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Google Removing Over 100 Scam Advertisements Every Second

The move came after scammers were found using Google's advertising system to create misleading ads

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Google creating publishing platform for local news publishers. Pixabay

Google is removing over 100 scam advertisements every second for violating its policies and will soon implement a verification programme to further weed out bad actors from its platform.

After The Wall Street Journal reported that scammers were purchasing search ads and “masquerading as authorised service agents for companies such as Apple Inc”, Google said on Saturday it is taking action against such scam artists.

“Just last year alone, we took down more than 3.2 billion ads that violated our advertising policies – that’s more than 100 bad ads per second,” said David Graff, Director, Global Product Policy at Google.

“We’re taking another step. We’ve seen a rise in misleading ad experiences stemming from third-party technical support providers and have decided to begin restricting ads in this category globally,” said Graff.

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Google on a smartphone device. Pixabay

In the coming months, Google will roll out a verification programme to ensure that only legitimate providers of third-party tech support can use its platform to reach consumers.

“One of our top priorities is to maintain a healthy advertising ecosystem, and that means protecting people from misleading, inappropriate and harmful ads,” Google said.

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The move came after scammers were found using Google’s advertising system to create misleading ads.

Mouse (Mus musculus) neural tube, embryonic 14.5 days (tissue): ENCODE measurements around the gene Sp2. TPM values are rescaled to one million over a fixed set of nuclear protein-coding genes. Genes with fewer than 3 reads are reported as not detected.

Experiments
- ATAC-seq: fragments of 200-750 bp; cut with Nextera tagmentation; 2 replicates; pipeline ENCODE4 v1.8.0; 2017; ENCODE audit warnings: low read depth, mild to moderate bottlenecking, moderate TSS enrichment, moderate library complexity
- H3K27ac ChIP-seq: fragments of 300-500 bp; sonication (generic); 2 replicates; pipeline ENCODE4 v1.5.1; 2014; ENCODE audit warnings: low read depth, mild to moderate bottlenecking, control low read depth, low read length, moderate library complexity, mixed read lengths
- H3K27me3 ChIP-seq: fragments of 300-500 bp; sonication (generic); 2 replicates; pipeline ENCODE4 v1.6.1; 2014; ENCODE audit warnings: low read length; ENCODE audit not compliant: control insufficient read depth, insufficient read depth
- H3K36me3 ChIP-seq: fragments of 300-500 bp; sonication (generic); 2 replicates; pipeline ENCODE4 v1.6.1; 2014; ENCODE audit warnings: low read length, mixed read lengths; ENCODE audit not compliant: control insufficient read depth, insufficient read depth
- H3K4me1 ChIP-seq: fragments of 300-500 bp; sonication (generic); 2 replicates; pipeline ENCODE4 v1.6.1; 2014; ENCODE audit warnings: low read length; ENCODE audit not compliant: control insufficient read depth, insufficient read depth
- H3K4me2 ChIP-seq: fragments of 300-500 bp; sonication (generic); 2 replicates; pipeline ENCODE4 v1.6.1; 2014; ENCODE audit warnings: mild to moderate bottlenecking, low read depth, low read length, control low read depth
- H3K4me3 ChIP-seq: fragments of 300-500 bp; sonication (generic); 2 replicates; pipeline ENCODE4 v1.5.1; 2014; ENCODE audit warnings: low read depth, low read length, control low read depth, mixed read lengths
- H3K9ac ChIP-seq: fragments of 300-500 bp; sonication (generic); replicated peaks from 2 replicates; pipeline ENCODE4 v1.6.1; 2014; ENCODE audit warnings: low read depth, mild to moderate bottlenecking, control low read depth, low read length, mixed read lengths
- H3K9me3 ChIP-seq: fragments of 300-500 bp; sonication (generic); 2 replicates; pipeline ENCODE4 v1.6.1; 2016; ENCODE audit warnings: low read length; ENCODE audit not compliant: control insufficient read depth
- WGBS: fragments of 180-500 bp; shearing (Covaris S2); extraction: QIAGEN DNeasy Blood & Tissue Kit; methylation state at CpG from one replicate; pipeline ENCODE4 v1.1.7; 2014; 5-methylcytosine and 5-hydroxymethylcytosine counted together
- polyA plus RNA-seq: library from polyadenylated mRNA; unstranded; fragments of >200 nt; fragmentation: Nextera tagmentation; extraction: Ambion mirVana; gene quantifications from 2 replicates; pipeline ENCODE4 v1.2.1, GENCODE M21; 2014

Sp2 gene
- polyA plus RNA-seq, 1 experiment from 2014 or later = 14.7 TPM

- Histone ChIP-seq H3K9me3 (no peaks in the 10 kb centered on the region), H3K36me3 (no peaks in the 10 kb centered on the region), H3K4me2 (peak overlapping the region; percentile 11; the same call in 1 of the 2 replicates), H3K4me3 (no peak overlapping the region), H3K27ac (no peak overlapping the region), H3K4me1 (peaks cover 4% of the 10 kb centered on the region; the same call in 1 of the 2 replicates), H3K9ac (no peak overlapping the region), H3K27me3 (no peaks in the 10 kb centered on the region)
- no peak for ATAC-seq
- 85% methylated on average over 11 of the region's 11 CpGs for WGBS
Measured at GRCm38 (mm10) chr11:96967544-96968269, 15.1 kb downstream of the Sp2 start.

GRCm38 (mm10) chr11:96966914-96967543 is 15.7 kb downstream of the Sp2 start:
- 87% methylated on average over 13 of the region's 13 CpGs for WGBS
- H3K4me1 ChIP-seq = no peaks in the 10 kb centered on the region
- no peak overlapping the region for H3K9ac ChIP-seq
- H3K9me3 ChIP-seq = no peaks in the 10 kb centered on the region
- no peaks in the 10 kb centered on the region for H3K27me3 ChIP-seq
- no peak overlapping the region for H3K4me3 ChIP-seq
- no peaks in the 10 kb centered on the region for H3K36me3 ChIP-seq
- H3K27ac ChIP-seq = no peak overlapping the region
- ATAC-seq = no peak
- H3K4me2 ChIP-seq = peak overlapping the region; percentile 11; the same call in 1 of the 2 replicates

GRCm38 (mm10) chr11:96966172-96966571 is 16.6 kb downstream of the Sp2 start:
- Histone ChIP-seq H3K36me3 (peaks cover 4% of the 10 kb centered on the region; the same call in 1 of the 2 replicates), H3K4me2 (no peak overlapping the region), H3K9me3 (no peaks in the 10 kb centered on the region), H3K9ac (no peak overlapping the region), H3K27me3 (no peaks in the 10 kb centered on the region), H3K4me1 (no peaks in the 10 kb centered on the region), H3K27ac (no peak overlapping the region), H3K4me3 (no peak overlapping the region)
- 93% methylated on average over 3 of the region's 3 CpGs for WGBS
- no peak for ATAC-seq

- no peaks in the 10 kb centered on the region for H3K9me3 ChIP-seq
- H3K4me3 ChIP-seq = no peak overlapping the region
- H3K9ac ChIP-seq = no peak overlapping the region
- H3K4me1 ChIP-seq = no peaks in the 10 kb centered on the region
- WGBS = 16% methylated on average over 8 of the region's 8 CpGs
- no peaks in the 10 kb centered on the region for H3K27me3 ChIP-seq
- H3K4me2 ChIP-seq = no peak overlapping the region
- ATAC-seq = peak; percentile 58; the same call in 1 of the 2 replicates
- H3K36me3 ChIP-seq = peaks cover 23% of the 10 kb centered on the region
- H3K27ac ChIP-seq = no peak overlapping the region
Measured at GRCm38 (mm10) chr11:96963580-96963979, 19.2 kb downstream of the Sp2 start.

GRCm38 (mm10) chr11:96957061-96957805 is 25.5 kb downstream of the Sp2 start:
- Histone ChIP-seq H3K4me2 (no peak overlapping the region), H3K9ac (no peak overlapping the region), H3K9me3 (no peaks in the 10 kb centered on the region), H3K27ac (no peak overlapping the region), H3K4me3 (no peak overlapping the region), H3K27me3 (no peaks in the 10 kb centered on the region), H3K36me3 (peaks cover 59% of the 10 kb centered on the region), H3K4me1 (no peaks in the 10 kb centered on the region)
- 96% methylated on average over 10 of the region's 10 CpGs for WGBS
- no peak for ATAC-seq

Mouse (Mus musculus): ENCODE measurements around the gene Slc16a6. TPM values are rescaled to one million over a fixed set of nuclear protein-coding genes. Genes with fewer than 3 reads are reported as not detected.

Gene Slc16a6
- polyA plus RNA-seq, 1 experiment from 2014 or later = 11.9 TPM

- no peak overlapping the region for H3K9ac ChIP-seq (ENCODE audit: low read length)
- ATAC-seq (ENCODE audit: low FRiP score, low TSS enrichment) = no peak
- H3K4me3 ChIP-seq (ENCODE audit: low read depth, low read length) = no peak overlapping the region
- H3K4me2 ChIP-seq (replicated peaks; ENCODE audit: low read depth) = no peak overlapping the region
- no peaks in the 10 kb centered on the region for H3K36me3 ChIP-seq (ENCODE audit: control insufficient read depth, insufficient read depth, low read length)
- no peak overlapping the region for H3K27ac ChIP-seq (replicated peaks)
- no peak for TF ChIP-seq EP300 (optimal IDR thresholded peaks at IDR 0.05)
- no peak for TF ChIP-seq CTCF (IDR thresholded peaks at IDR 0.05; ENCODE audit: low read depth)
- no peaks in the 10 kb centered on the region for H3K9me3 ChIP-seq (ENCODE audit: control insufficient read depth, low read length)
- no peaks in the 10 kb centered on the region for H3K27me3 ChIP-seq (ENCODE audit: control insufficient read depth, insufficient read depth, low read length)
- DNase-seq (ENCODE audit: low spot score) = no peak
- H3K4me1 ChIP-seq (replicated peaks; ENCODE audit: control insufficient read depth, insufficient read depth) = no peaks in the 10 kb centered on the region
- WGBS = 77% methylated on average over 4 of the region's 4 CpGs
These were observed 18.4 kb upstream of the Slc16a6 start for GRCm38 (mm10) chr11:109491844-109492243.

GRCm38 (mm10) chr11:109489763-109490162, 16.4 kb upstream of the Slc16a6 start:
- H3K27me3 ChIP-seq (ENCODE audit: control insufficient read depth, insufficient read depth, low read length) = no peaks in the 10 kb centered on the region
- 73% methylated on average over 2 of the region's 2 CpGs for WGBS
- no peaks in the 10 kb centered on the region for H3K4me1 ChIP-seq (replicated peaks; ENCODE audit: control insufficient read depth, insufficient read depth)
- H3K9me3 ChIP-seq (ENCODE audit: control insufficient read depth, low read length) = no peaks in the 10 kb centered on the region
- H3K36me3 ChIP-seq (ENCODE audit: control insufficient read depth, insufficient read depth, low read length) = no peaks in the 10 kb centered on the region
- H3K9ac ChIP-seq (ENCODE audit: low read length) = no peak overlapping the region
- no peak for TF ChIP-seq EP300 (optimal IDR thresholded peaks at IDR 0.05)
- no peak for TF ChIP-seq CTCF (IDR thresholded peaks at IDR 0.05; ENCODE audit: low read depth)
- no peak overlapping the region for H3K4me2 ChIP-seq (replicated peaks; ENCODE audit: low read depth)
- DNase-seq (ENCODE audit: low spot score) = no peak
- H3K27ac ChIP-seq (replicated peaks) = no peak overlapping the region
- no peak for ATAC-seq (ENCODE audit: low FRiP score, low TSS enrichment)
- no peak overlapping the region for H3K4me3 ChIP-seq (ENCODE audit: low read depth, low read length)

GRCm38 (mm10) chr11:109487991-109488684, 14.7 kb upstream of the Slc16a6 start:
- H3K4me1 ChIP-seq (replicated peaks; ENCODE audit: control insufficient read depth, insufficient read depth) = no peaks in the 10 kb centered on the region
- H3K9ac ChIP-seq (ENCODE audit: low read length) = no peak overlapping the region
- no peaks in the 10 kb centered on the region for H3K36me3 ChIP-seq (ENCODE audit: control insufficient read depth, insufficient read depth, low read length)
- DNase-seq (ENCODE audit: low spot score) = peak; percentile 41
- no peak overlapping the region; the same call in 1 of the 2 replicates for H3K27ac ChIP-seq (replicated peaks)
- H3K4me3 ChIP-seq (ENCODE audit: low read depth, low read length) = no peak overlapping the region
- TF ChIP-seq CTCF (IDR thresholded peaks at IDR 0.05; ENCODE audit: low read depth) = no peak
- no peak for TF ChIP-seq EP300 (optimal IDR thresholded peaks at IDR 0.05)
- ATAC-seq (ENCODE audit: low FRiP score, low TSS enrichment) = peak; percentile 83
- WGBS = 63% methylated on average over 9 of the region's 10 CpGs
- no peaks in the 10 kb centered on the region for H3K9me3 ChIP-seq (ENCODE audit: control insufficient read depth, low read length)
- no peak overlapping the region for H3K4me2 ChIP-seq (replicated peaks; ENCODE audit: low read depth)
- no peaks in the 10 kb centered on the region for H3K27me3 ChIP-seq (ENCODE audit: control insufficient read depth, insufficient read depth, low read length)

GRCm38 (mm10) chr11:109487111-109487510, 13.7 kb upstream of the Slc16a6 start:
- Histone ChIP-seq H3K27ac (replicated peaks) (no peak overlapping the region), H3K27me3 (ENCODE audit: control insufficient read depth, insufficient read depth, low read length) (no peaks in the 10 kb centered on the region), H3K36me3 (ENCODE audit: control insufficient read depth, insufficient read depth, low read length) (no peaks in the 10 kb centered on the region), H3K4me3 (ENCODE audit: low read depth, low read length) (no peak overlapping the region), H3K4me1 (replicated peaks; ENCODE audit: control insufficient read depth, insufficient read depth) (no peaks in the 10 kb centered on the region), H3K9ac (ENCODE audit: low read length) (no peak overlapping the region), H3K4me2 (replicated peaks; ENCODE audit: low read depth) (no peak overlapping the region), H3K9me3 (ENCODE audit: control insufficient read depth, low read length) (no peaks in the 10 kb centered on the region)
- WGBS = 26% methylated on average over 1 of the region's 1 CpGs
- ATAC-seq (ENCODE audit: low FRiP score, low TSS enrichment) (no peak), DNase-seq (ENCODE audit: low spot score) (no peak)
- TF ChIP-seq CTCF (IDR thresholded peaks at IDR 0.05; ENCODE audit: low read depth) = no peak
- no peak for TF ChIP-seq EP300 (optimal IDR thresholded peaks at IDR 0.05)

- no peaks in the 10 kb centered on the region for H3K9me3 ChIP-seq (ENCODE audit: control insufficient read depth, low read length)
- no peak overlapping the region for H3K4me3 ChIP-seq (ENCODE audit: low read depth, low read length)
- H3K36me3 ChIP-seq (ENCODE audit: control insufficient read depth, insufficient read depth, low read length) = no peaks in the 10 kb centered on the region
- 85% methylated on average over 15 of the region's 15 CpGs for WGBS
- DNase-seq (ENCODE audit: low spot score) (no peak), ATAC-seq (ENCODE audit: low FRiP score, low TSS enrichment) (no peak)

“The ads would display a link to Apple’s website, but the number in the ad would direct to a call centre that engages in tech-support scams.” (IANS)

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Google To Test Updating Pre-loaded Apps Without Signing Into Account

Google is advising developers to make sure that any updates to their app work properly in the absence of a Google account. 

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Google is advising developers to make sure that any updates to their app work properly in the absence of a Google account. Pixabay

Google is planning to roll-out a functionality that would auto-update pre-loaded apps via Google Play even when users are not signed into their Google accounts.

With this feature, the search engine giant aims to provide a more consistent app experience for users in the coming months, Android Police reported on Friday.

Previously, if users were not signed into their Google accounts, pre-installed apps on their devices, including the Play Store, were cut off from updates.

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Previously, if users were not signed into their Google accounts, pre-installed apps on their devices, including the Play Store, were cut off from updates. Pixabay

“In the coming months, Google Play will begin testing a new feature that will automatically allow Google Play to update pre-loaded apps and with users having an option to turn off this feature at any time if they wish. This should also help developers reduce overhead costs required to support obsolete app versions,” the report quoted Google as saying in a letter to the developers.

Google is advising developers to make sure that any updates to their app work properly in the absence of a Google account.
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The feature would only apply to devices shipped with Android Lollipop or newer OS versions, the report added.

It is yet not clear by when would the feature be officially released for all Android users. (IANS)